France's President Emmanuel Macron and his Russian counterpart Vladimir Putin attempted to improve their countries' strained ties on Monday during talks at Versailles palace described by Macron as "extremely frank".
Their first meeting since Macron took office provided another test of the Frenchman's diplomatic skills after his memorable vice-grip handshake last week with US President Donald Trump.
This time the handshake was warmer but the tone guarded after an hour of talks on the 300th anniversary of a visit to Versailles by tsar Peter the Great.
Putin admitted to some differences of opinion in the talks which covered issues including the conflicts in Syria and Ukraine, but insisted that Franco-Russian ties withstood "all points of friction".
"We disagree on a number of things but at least we discussed them," Macron said.
"Our absolute priority is the fight against terrorism and the eradication of terrorist groups and Daesh in particular," he said, using an alternate name for the Islamic State group that has claimed several deadly attacks in France.
- 'Organs of propaganda' -
The newly elected French leader said he wanted to work more closely with Russia to try resolve the six-year war in Syria, one of the sticking points in relations between the West and Moscow which backs the regime of Bashar al-Assad.
Calling for "a democratic transition that preserves the Syrian state", he warned that "failed states" in the Middle East emboldened terror groups and posed a threat to the West.
But in an apparent warning to Assad and Russia, he said the use of chemical weapons was a "red line" that would draw an "immediate response" from France.
The pair also discussed the Western sanctions imposed on Russia over its encroachment on neighbouring Ukraine as well as allegations of Russian meddling in France's presidential campaign.
The Russian strongman defended hosting Macron's far-right rival Marine Le Pen -- seen as the Kremlin's favourite -- for a visit during the race, saying he had no cause to deny her request for an audience.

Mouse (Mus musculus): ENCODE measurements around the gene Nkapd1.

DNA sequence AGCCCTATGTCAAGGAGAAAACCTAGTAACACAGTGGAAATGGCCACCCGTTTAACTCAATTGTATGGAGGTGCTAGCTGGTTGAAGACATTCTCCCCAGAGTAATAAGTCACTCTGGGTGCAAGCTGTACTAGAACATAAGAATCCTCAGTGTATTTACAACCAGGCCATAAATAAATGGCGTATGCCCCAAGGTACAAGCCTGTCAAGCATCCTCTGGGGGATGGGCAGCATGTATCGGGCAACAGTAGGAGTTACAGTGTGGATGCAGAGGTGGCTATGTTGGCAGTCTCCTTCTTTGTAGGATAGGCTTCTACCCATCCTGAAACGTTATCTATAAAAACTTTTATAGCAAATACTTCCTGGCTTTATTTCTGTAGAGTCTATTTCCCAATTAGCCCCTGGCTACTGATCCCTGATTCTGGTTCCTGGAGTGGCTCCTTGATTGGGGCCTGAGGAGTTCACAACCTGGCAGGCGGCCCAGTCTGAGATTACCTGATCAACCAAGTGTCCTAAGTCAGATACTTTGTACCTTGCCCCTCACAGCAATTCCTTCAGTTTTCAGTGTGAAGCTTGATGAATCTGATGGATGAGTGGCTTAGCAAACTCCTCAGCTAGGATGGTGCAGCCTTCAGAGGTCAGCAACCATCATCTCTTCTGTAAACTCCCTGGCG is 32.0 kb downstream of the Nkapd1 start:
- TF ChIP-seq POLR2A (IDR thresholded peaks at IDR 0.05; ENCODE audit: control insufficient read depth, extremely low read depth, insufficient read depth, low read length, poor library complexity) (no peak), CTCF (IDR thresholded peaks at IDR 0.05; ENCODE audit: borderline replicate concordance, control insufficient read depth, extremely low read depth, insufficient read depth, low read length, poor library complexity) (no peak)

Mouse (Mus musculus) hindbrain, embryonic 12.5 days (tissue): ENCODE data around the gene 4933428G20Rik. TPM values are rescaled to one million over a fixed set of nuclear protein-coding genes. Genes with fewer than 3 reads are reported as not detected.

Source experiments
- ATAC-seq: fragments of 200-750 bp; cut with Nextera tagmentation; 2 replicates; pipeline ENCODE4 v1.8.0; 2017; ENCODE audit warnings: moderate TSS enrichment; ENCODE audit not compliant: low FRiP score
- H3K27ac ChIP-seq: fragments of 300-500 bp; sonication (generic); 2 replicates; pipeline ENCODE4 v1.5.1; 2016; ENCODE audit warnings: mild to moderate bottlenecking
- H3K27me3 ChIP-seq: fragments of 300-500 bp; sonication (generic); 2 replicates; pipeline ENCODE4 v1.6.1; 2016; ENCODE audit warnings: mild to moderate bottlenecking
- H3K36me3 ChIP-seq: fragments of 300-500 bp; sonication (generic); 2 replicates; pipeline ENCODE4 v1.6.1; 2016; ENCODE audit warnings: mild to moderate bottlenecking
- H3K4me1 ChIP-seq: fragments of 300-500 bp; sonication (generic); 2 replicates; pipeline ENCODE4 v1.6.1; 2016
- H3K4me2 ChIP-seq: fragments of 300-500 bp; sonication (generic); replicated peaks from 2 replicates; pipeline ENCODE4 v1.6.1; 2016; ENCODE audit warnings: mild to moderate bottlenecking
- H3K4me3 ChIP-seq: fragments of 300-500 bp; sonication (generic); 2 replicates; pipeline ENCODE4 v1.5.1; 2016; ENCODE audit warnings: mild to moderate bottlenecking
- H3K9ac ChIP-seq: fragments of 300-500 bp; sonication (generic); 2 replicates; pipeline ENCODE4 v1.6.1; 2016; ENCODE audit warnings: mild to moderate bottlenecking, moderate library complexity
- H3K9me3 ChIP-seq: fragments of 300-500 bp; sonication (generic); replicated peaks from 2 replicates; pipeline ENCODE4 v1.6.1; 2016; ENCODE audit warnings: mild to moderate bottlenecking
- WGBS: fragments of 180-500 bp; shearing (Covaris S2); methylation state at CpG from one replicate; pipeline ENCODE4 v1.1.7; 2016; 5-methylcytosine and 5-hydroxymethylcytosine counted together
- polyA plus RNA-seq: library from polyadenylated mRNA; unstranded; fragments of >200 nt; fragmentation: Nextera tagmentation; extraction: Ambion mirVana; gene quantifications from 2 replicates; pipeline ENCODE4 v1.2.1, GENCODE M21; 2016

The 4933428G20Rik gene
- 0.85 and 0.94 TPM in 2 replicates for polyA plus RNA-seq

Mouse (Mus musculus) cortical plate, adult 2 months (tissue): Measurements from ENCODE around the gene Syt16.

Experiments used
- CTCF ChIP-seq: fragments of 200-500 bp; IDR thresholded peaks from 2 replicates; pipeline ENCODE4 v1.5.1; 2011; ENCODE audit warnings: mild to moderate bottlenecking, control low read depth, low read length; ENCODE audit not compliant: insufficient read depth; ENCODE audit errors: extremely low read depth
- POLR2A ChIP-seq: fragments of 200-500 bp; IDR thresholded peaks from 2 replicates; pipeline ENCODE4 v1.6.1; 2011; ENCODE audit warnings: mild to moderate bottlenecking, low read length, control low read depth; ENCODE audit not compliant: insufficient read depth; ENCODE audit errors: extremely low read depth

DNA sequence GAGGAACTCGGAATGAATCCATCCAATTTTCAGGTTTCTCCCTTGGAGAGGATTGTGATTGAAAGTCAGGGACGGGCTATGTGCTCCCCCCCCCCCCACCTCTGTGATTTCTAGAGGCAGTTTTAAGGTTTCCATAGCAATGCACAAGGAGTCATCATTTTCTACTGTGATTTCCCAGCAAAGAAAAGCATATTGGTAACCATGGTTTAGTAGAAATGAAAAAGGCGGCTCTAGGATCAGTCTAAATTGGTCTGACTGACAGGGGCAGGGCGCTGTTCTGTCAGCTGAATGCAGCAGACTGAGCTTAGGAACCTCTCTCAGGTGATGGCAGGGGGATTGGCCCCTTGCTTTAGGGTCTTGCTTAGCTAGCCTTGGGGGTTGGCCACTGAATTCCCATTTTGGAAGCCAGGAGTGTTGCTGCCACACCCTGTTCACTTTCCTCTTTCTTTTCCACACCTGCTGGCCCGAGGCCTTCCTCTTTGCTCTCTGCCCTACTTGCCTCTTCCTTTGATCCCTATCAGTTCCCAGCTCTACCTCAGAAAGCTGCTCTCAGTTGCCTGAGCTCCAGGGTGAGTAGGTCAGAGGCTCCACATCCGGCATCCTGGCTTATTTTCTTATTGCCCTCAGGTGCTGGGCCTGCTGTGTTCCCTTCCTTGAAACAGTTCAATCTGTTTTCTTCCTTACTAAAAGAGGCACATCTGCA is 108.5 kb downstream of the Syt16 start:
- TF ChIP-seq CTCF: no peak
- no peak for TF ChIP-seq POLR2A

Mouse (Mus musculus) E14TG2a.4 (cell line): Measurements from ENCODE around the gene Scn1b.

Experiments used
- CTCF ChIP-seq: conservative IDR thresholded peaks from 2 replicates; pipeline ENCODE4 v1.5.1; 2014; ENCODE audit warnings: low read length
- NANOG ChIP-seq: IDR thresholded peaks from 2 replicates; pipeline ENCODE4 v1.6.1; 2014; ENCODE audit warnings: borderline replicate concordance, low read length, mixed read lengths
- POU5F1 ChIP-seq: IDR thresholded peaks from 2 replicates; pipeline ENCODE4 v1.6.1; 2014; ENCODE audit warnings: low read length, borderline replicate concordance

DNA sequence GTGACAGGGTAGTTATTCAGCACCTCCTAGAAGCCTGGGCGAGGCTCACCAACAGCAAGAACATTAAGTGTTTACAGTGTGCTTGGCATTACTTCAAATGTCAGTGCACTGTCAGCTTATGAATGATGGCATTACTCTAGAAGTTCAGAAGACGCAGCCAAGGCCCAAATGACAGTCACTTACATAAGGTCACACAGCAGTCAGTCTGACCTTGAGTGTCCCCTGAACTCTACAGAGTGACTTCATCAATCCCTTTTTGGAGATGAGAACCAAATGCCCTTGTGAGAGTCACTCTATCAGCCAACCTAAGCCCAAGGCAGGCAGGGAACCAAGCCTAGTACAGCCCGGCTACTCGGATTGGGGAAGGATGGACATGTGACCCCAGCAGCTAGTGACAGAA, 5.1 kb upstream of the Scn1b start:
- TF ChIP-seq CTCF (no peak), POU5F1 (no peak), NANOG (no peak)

He also shrugged off allegations that Russian hackers infiltrated Macron's campaign.
"Maybe they were Russian hackers, maybe they were not," he said.
A more candid Macron let fly when questioned about two pro-Kremlin media outlets that were barred from his campaign headquarters after being accused of a smear campaign.
Russia Today broadcaster and Sputnik agency are "organs of influence and untruthful propaganda, nothing more, nothing less", he declared.
Macron also took the bull by the horns on human rights, saying Putin had promised him "the whole truth" about an alleged crackdown on gay men in Russian-controlled Chechnya and warning he would be "vigilant" on the issue.
- 'No concessions' -
France's youngest ever president made a successful debut on the world stage last week, holding his own against Trump at a NATO summit in Brussels and winning plaudits from his peers at a G7 summit in Italy.
Ahead of Putin's visit, the 39-year-old centrist told a French weekly that he was not "bothered" by leaders who "think in terms of power dynamics".
He said he would make "not a single concession" to Russia on the three-year-old conflict in eastern Ukraine, with he and his G7 counterparts saying they were prepared to strengthen sanctions against Moscow.
Macron said he, Putin and the leaders of Germany and Ukraine would meet soon for talks, "which will allow us to make a complete evaluation of the situation".
- Modernising tsar -
Western powers charge Russia with failing to honour its commitments under the Minsk accords framework for ending the violence between government forces and Kremlin-backed rebels in Ukraine's east.
Putin said the sanctions imposed on Russia, which have seriously hurt trade with the EU, had "in no way" advanced the prospects of a lasting peace.
Directly after the French election he moved quickly to try reset relations with France, congratulating Macron and urging him to work to overcome their countries' "mutual distrust".
Monday's visit comes seven months after the Russian leader cancelled a trip to Paris amid a row over Syria with Macron's predecessor Francois Hollande, who had said Russia's bombing of Aleppo could amount to war crimes.
In Versailles, he and Macron inaugurated an exhibition marking the visit of Russia's modernising tsar Peter the Great to Versailles in 1717.
The fervently pro-Europe Macron said his invitation to Putin aimed to showcase "a Russia which is open to Europe".
Putin later visited a new Orthodox cathedral complex in central Paris.